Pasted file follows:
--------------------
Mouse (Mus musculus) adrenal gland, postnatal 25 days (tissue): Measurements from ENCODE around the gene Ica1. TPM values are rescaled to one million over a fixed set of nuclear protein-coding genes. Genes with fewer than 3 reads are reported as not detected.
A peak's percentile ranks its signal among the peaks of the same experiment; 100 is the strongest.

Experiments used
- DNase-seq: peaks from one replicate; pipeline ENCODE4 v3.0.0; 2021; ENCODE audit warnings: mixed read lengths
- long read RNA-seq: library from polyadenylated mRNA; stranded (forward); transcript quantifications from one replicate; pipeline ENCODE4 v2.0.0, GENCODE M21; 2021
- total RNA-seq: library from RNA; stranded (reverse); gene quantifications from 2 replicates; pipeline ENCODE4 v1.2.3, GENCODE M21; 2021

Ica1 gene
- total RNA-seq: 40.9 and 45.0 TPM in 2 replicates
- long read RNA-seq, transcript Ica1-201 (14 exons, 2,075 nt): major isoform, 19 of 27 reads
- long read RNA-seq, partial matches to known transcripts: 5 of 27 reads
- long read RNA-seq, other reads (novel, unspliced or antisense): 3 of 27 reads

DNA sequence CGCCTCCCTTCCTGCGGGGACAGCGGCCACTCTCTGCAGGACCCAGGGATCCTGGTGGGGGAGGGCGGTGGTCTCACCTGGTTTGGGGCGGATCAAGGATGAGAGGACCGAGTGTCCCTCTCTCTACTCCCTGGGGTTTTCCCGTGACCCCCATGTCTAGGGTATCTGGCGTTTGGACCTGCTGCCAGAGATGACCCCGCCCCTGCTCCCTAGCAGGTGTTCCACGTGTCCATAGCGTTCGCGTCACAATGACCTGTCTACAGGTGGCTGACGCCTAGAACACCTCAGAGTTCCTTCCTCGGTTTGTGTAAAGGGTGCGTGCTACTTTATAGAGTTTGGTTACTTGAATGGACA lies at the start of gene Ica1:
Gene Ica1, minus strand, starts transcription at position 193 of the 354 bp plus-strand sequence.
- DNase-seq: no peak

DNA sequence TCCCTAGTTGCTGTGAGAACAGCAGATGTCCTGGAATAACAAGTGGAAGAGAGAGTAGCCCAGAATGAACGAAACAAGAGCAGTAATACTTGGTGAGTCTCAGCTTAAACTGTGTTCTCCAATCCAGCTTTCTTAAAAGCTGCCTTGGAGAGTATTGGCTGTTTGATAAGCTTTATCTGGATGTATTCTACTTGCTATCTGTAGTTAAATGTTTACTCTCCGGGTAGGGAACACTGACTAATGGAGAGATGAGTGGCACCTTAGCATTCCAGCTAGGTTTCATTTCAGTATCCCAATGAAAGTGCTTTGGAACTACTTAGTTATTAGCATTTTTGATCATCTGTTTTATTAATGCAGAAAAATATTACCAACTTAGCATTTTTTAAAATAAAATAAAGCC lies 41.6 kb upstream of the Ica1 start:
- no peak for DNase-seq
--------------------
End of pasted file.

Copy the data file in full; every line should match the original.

Mouse (Mus musculus) adrenal gland, postnatal 25 days (tissue): Measurements from ENCODE around the gene Ica1. TPM values are rescaled to one million over a fixed set of nuclear protein-coding genes. Genes with fewer than 3 reads are reported as not detected.
A peak's percentile ranks its signal among the peaks of the same experiment; 100 is the strongest.

Experiments used
- DNase-seq: peaks from one replicate; pipeline ENCODE4 v3.0.0; 2021; ENCODE audit warnings: mixed read lengths
- long read RNA-seq: library from polyadenylated mRNA; stranded (forward); transcript quantifications from one replicate; pipeline ENCODE4 v2.0.0, GENCODE M21; 2021
- total RNA-seq: library from RNA; stranded (reverse); gene quantifications from 2 replicates; pipeline ENCODE4 v1.2.3, GENCODE M21; 2021

Ica1 gene
- total RNA-seq: 40.9 and 45.0 TPM in 2 replicates
- long read RNA-seq, transcript Ica1-201 (14 exons, 2,075 nt): major isoform, 19 of 27 reads
- long read RNA-seq, partial matches to known transcripts: 5 of 27 reads
- long read RNA-seq, other reads (novel, unspliced or antisense): 3 of 27 reads

DNA sequence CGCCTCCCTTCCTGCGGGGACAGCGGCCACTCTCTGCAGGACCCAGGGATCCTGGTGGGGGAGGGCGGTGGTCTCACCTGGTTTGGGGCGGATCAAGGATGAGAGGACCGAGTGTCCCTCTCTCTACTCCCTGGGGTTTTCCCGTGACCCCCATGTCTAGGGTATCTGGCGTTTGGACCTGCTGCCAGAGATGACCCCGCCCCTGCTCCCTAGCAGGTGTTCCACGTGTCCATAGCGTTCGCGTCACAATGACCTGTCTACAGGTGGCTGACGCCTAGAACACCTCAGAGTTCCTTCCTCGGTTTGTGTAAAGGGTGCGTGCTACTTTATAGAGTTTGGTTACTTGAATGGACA lies at the start of gene Ica1:
Gene Ica1, minus strand, starts transcription at position 193 of the 354 bp plus-strand sequence.
- DNase-seq: no peak

DNA sequence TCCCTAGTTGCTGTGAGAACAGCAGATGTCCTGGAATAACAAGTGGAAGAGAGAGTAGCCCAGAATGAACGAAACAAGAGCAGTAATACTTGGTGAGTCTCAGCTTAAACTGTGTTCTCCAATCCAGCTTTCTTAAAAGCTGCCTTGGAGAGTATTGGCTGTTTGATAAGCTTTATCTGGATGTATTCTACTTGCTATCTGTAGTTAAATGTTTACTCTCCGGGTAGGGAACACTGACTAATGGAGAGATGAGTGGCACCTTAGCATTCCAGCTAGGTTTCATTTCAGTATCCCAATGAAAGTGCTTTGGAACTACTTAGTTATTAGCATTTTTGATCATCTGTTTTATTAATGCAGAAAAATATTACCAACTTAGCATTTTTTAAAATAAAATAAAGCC lies 41.6 kb upstream of the Ica1 start:
- no peak for DNase-seq